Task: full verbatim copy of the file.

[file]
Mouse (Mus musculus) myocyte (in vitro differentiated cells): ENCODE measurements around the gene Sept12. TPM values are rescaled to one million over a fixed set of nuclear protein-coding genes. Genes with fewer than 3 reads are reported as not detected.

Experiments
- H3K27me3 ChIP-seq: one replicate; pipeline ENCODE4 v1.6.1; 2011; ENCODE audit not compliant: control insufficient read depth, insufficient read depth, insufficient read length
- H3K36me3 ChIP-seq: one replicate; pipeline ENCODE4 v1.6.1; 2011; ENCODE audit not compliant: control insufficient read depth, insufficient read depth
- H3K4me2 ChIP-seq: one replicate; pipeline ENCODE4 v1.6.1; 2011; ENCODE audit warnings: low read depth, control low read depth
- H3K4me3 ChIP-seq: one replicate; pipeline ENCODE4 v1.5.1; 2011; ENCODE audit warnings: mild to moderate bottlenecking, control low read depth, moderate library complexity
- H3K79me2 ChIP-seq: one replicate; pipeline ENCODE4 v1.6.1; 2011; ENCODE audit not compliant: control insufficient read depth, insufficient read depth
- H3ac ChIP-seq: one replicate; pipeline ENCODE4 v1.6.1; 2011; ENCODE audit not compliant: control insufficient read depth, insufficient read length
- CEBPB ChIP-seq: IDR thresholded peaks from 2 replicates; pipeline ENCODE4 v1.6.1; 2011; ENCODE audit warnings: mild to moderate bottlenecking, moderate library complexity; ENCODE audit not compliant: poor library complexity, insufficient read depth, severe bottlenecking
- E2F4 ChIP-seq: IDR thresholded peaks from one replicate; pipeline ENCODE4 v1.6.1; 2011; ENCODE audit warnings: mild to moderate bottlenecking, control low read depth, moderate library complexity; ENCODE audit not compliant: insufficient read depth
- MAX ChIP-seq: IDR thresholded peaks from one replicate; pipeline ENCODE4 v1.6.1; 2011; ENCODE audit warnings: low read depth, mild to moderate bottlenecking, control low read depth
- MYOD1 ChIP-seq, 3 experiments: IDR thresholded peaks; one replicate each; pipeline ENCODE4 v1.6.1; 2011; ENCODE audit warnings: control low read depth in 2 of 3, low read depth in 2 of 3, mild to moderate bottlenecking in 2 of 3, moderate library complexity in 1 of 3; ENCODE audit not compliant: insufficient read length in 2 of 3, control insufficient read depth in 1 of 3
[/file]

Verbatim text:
Mouse (Mus musculus) myocyte (in vitro differentiated cells): ENCODE measurements around the gene Sept12. TPM values are rescaled to one million over a fixed set of nuclear protein-coding genes. Genes with fewer than 3 reads are reported as not detected.

Experiments
- H3K27me3 ChIP-seq: one replicate; pipeline ENCODE4 v1.6.1; 2011; ENCODE audit not compliant: control insufficient read depth, insufficient read depth, insufficient read length
- H3K36me3 ChIP-seq: one replicate; pipeline ENCODE4 v1.6.1; 2011; ENCODE audit not compliant: control insufficient read depth, insufficient read depth
- H3K4me2 ChIP-seq: one replicate; pipeline ENCODE4 v1.6.1; 2011; ENCODE audit warnings: low read depth, control low read depth
- H3K4me3 ChIP-seq: one replicate; pipeline ENCODE4 v1.5.1; 2011; ENCODE audit warnings: mild to moderate bottlenecking, control low read depth, moderate library complexity
- H3K79me2 ChIP-seq: one replicate; pipeline ENCODE4 v1.6.1; 2011; ENCODE audit not compliant: control insufficient read depth, insufficient read depth
- H3ac ChIP-seq: one replicate; pipeline ENCODE4 v1.6.1; 2011; ENCODE audit not compliant: control insufficient read depth, insufficient read length
- CEBPB ChIP-seq: IDR thresholded peaks from 2 replicates; pipeline ENCODE4 v1.6.1; 2011; ENCODE audit warnings: mild to moderate bottlenecking, moderate library complexity; ENCODE audit not compliant: poor library complexity, insufficient read depth, severe bottlenecking
- E2F4 ChIP-seq: IDR thresholded peaks from one replicate; pipeline ENCODE4 v1.6.1; 2011; ENCODE audit warnings: mild to moderate bottlenecking, control low read depth, moderate library complexity; ENCODE audit not compliant: insufficient read depth
- MAX ChIP-seq: IDR thresholded peaks from one replicate; pipeline ENCODE4 v1.6.1; 2011; ENCODE audit warnings: low read depth, mild to moderate bottlenecking, control low read depth
- MYOD1 ChIP-seq, 3 experiments: IDR thresholded peaks; one replicate each; pipeline ENCODE4 v1.6.1; 2011; ENCODE audit warnings: control low read depth in 2 of 3, low read depth in 2 of 3, mild to moderate bottlenecking in 2 of 3, moderate library complexity in 1 of 3; ENCODE audit not compliant: insufficient read length in 2 of 3, control insufficient read depth in 1 of 3